In a new post to his blog Daniel Krook mentions a series he, Mark Nusekabel and Yan Li Mu wrote on migrating a PHP application over from MySQL to DB2 as a backend.

IBM developerWorks has just published the first article in a series that Mark Nusekabel, Yan Li Mu and I wrote about our experience migrating a large PHP and MySQL application to DB2. In the four part series we look at preparation, switching databases, porting code, and finally deploying the application. This first installment covers the steps to plan and resources to consult when starting a migration project.

He gives links to a few other helpful resources if you’re looking to make the move to DB2 like a redbook, a PHP developer’s guide and an Amazon EC2 instance pre-configuured with IBM software.

Source: http://www.phpdeveloper.org/news/15497

<!–
var d = new Date();
r = escape(d.getTime()*Math.random());
document.writeln('’);
//–>

DZone.com: Meaningless docblocks considered harmful

DZone.com: Meaningless docblocks considered harmful

On DZone.com today Giorgio Sironi warns against something that you might not have considered before but could still be harmful to you and your code – meaningless docblock content that could be confusing.

However, docblocks may become as evil as comments when they’re not treated as first-class citizens. [...] Too often docblocks are generated and left there without any additional information. In other cases, they are filled mechanically with information that can already be inferred. In that case, you’re not helping the programmers, which will have to maintain that docblock containing information duplicated from the method signature.

He offers a few hints to follow to make sure you stay out of the bad docblock trap – don’t repeat the code definition, don’t repeat the logic of the method, not using the <code> tag and using @throws correctly.

Source: http://www.phpdeveloper.org/news/15496

<!–
var d = new Date();
r = escape(d.getTime()*Math.random());
document.writeln('’);
//–>

DZone.com: Meaningless docblocks considered harmful

DZone.com: Meaningless docblocks considered harmful

On DZone.com today Giorgio Sironi warns against something that you might not have considered before but could still be harmful to you and your code – meaningless docblock content that could be confusing.

However, docblocks may become as evil as comments when they’re not treated as first-class citizens. [...] Too often docblocks are generated and left there without any additional information. In other cases, they are filled mechanically with information that can already be inferred. In that case, you’re not helping the programmers, which will have to maintain that docblock containing information duplicated from the method signature.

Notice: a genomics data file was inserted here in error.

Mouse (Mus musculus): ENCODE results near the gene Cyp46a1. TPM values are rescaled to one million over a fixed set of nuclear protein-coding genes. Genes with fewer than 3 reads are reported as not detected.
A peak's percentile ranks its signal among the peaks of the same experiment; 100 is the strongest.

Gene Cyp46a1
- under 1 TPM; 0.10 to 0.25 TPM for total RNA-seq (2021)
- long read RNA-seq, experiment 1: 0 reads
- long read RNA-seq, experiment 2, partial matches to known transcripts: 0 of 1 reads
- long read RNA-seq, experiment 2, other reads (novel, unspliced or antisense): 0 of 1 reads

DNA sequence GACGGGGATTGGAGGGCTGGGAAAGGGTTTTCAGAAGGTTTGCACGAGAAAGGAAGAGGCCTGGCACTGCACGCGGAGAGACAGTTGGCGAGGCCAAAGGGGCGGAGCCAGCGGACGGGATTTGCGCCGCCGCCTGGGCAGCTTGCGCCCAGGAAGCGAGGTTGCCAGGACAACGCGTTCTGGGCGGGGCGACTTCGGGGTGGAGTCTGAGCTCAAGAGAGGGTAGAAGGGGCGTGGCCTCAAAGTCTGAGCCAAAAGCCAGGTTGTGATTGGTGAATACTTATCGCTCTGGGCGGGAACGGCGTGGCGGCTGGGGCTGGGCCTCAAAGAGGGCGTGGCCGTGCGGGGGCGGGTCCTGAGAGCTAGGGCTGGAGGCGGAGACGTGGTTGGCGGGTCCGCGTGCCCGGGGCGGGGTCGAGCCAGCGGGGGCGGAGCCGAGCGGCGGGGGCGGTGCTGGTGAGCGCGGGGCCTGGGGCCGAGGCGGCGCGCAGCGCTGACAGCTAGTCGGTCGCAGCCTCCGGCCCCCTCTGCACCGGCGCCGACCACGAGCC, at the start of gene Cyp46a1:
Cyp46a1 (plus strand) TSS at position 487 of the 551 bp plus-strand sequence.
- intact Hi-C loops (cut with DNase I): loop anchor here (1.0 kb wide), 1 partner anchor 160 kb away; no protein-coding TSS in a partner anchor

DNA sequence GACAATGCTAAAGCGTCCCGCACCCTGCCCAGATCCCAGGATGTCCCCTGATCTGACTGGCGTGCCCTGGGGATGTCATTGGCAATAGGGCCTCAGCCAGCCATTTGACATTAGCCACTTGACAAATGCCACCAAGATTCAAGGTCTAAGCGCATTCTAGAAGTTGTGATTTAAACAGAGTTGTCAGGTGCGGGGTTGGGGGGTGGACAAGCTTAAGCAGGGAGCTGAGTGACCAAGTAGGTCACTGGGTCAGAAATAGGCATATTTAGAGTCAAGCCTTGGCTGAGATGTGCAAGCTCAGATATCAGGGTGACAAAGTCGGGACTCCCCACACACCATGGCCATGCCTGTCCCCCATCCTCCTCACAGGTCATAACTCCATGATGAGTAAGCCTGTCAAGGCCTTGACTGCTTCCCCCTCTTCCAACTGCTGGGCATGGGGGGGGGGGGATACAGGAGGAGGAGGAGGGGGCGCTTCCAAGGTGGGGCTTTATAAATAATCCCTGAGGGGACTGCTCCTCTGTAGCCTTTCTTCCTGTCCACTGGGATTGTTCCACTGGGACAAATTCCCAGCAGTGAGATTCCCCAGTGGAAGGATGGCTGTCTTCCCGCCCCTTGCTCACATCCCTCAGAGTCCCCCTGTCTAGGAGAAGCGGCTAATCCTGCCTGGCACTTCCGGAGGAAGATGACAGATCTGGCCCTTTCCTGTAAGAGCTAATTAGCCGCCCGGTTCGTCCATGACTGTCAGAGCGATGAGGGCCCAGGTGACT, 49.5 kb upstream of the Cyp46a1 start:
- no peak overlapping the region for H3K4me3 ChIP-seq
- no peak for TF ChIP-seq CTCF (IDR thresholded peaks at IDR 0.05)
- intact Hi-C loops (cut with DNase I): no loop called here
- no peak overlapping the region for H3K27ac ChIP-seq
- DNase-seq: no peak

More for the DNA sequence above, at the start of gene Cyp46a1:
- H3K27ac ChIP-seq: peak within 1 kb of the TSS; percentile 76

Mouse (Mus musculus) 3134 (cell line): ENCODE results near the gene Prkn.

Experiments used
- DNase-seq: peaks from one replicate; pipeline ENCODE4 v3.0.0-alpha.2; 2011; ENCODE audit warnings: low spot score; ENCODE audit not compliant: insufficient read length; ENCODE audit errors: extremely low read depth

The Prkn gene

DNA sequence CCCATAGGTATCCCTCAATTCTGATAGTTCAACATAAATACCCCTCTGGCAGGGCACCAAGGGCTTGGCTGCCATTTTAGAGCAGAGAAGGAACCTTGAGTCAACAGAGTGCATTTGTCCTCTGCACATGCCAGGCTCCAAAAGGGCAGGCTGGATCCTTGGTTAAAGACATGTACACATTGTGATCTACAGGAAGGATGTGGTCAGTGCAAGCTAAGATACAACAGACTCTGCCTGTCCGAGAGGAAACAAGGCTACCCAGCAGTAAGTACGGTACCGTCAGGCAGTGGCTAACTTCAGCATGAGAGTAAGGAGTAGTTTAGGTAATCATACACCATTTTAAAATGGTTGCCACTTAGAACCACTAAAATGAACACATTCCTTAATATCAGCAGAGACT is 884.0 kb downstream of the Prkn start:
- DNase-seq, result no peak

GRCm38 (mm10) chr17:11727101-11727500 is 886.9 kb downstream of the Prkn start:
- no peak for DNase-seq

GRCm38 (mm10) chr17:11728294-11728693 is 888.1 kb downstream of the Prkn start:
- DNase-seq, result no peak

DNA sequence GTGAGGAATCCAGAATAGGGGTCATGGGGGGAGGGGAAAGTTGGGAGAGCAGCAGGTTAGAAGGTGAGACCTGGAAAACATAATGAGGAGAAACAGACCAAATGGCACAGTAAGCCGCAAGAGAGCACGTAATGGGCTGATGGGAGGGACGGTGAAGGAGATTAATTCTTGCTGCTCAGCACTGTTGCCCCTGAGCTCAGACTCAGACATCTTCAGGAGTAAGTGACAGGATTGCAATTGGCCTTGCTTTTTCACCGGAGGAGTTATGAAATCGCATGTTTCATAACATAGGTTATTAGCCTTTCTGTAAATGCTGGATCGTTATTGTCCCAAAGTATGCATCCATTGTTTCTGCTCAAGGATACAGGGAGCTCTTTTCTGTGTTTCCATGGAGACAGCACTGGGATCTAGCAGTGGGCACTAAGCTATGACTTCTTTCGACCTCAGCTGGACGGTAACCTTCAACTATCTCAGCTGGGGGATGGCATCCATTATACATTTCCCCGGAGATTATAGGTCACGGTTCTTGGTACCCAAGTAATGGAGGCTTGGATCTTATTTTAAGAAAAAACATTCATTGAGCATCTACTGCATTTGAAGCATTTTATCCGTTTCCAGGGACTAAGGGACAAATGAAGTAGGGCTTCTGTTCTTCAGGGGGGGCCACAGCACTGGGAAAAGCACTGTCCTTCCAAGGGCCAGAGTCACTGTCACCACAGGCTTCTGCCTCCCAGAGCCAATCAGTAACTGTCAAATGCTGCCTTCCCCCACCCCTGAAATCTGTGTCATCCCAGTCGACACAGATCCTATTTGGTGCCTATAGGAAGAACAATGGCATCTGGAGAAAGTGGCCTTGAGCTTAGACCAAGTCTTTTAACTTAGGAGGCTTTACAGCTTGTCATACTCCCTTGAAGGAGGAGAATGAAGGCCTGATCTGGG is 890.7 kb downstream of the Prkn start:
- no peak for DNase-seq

He offers a few hints to follow to make sure you stay out of the bad docblock trap – don’t repeat the code definition, don’t repeat the logic of the method, not using the <code> tag and using @throws correctly.

Source: http://www.phpdeveloper.org/news/15496

<!–
var d = new Date();
r = escape(d.getTime()*Math.random());
document.writeln('’);
//–>

DZone.com: Meaningless docblocks considered harmful

DZone.com: Meaningless docblocks considered harmful

On DZone.com today Giorgio Sironi warns against something that you might not have considered before but could still be harmful to you and your code – meaningless docblock content that could be confusing.

However, docblocks may become as evil as comments when they’re not treated as first-class citizens. [...] Too often docblocks are generated and left there without any additional information. In other cases, they are filled mechanically with information that can already be inferred. In that case, you’re not helping the programmers, which will have to maintain that docblock containing information duplicated from the method signature.

He offers a few hints to follow to make sure you stay out of the bad docblock trap – don’t repeat the code definition, don’t repeat the logic of the method, not using the <code> tag and using @throws correctly.

Source: http://www.phpdeveloper.org/news/15496

<!–
var d = new Date();
r = escape(d.getTime()*Math.random());
document.writeln('’);
//–>

Site News: Popular Posts for the Week of 11.26.2010

Site News: Popular Posts for the Week of 11.26.2010Popular posts from PHPDeveloper.org for the past week:

Source: http://www.phpdeveloper.org/news/15495

<!–
var d = new Date();
r = escape(d.getTime()*Math.random());
document.writeln('’);
//–>

Site News: Popular Posts for the Week of 11.26.2010

Site News: Popular Posts for the Week of 11.26.2010Popular posts from PHPDeveloper.org for the past week:

Source: http://www.phpdeveloper.org/news/15495

<!–
var d = new Date();
r = escape(d.getTime()*Math.random());
document.writeln('’);
//–>